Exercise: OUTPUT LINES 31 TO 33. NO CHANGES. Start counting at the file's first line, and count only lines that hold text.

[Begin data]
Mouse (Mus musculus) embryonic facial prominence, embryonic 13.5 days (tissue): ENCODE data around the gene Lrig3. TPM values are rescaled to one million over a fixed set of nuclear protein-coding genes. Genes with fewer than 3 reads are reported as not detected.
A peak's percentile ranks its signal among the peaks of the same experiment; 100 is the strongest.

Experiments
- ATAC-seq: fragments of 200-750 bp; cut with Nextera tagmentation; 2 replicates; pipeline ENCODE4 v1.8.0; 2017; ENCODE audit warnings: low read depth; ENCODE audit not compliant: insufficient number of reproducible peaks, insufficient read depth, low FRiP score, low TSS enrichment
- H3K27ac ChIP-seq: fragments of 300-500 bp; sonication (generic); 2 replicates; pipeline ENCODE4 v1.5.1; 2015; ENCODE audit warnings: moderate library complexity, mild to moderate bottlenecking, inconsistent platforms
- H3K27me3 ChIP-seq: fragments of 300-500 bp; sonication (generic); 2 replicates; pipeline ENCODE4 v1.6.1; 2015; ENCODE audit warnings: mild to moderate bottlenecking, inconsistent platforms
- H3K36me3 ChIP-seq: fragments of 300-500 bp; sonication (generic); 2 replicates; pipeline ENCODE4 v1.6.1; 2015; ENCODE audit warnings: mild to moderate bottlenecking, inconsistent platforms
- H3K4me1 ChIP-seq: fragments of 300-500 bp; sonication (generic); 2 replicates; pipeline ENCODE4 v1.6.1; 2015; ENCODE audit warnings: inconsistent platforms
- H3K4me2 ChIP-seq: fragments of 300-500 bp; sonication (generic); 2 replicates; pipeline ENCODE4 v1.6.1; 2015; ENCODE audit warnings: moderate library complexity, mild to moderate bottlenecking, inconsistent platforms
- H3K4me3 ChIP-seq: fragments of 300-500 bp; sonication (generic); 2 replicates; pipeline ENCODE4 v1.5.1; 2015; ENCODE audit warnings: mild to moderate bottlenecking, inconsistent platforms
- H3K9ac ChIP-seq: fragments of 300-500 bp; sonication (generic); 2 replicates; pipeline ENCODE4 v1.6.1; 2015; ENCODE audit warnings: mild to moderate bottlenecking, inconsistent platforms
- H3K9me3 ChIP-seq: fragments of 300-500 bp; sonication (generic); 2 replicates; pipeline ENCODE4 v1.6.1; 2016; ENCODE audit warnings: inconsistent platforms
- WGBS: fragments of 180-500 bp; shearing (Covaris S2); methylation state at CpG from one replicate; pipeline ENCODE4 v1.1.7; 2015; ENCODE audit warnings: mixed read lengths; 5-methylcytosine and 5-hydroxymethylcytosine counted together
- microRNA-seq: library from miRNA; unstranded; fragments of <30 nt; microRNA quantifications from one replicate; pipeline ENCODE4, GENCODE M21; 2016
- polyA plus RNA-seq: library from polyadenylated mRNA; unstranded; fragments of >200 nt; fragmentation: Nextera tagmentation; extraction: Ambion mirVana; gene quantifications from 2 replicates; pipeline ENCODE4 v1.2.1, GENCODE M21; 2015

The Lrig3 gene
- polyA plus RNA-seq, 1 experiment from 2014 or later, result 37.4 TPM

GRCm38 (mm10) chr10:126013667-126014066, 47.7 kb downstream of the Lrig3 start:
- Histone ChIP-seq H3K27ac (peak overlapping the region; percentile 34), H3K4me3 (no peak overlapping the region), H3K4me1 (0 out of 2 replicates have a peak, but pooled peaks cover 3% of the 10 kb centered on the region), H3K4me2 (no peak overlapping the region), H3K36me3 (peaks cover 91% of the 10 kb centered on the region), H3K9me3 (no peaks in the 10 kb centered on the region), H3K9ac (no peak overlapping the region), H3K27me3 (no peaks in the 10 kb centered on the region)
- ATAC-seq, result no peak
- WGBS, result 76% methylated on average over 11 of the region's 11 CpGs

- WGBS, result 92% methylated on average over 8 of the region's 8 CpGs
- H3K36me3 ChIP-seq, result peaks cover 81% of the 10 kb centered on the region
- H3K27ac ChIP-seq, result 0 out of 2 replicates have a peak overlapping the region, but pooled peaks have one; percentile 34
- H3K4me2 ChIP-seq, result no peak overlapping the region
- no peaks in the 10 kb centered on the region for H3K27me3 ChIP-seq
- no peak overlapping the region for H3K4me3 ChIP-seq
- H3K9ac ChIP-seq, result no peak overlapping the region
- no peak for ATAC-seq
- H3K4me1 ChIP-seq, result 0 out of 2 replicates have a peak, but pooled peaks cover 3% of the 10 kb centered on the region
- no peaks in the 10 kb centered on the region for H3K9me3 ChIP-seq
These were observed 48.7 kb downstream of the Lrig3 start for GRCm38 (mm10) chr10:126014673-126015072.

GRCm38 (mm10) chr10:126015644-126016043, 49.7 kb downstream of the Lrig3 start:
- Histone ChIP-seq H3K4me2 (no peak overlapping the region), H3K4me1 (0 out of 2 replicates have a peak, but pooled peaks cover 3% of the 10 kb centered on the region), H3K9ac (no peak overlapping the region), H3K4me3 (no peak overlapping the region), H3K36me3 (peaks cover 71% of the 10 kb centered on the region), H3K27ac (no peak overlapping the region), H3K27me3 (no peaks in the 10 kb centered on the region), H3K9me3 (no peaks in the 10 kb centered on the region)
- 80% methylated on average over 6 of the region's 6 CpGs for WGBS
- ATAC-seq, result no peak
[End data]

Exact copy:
- no peaks in the 10 kb centered on the region for H3K9me3 ChIP-seq
These were observed 48.7 kb downstream of the Lrig3 start for GRCm38 (mm10) chr10:126014673-126015072.

GRCm38 (mm10) chr10:126015644-126016043, 49.7 kb downstream of the Lrig3 start: